Much of the "good technology" the Israelis had was plainly stolen from the Arabs, during the war.

Ben Gurion once said that "in Israel, to be a realist, you have to believe in miracles". The world didn't expect the Jews to survive. (Not that the world ever really wanted them to survive. I mean, not even the US speak up against Arab calls for the death of all Jews. Rather Obama now refers to it as a legitimate grief. I wonder if the situation of the Darfuris is also a legitimate grief the Arabs have.)

 

on Jun 05, 2009

But you accepted the story you heard about Israel demolishing homes of innocent people for no reason.

And then it turned out that that happened in a battle as an alternative to bombing the area. Plus it was buildings in general, like police stations, and not family "homes" specifically.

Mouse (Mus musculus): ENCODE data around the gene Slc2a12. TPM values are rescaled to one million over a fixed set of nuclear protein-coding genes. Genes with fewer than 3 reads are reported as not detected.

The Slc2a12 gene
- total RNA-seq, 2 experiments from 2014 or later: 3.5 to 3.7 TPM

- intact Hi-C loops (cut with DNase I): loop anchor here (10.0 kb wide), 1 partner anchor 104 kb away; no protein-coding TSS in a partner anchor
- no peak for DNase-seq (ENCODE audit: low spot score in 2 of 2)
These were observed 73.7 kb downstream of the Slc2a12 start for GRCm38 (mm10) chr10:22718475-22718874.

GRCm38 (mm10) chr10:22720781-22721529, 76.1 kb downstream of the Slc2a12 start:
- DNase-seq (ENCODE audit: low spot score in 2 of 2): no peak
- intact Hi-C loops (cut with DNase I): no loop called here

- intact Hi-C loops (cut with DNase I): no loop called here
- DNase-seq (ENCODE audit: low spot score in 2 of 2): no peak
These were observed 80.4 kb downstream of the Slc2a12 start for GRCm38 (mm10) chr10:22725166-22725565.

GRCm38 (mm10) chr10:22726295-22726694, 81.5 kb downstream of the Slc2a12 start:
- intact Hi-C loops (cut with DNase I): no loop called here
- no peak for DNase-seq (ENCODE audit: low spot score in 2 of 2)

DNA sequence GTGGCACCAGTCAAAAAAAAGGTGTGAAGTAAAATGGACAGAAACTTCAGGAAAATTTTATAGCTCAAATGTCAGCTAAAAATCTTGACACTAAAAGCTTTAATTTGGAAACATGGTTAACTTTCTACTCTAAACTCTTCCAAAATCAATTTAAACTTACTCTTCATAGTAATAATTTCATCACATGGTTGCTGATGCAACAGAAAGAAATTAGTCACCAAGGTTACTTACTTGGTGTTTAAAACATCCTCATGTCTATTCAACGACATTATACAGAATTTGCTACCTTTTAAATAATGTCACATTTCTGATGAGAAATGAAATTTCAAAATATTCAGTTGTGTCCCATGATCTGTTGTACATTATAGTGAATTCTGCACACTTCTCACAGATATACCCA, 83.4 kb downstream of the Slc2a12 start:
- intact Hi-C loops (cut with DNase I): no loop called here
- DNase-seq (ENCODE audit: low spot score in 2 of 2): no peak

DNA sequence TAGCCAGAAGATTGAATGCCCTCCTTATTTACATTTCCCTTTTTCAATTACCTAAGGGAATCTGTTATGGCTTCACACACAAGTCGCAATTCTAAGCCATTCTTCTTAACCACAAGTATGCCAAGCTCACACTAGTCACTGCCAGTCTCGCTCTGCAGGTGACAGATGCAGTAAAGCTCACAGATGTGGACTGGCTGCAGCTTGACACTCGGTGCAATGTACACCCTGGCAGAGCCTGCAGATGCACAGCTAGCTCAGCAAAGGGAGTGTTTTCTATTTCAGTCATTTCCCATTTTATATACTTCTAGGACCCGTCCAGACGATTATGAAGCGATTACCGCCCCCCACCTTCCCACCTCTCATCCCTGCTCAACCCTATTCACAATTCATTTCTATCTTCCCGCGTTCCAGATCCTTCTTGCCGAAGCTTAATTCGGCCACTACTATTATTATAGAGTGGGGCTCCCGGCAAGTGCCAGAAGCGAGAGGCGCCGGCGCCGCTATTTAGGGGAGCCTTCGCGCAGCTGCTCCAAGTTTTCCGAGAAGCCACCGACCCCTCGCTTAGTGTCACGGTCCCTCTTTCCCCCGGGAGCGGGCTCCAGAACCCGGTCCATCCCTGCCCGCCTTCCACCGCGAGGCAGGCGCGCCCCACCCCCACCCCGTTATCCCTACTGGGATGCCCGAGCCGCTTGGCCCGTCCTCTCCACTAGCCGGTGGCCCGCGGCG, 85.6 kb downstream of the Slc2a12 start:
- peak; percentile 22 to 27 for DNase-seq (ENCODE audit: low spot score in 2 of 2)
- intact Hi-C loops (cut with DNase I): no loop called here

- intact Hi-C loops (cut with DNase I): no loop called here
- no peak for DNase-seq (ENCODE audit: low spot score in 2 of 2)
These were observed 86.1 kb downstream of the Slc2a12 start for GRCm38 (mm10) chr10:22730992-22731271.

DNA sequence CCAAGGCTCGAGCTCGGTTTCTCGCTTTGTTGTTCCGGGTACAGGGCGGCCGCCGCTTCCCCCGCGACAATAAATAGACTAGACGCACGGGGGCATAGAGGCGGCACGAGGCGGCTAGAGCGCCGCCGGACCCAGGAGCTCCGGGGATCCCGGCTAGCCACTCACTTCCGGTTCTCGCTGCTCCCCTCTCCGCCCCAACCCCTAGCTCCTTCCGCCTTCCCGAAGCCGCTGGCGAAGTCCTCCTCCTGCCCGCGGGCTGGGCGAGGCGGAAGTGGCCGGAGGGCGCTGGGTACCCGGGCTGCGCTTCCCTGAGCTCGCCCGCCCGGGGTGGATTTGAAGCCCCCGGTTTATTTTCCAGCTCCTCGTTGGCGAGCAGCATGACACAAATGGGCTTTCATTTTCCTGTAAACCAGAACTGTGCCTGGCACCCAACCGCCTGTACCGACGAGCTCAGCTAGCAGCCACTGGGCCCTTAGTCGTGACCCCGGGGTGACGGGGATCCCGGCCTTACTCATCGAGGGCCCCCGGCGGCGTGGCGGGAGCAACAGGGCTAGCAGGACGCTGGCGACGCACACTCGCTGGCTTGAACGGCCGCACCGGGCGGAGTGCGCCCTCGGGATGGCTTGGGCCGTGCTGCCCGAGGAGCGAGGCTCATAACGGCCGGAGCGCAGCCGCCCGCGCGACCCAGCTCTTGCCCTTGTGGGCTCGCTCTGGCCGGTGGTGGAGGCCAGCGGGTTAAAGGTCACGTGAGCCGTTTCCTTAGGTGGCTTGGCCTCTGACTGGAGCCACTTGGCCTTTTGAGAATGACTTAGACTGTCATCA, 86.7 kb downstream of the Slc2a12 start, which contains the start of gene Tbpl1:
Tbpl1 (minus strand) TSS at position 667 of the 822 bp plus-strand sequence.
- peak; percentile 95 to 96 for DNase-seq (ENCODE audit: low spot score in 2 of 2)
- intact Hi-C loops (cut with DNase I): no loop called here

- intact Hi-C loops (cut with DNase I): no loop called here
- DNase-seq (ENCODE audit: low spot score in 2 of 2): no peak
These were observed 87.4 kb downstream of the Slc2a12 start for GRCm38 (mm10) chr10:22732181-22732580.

I would say that that was an example of you just accepting things without looking into them.

 

Leauki, I did my research and found cases where it happened; end of story. We're obviously going to go around this point a few million times more, so lets just agree to disagree.

on Jun 05, 2009

Leauki, I did my research and found cases where it happened; end of story. We're obviously going to go around this point a few million times more, so lets just agree to disagree.

I saw the two examples you linked to. They didn't confirm your story.

I'm afraid anti-Semitism is just not something that I can agree to disagree with.

People get beaten up or even killed because other people believe the crap you happily retell. For you it's a academic exercise. For me it's a reason not to let people know what my religion is in a strange city.

If you cannot be swayed by calls to tell the truth, maybe you can be swayed by reminding you what the consequences are for other people, INCLUDING the same Arabs who are the victims of the conflict that will go on and on until those stories about the Jews and/or Israel stop being told.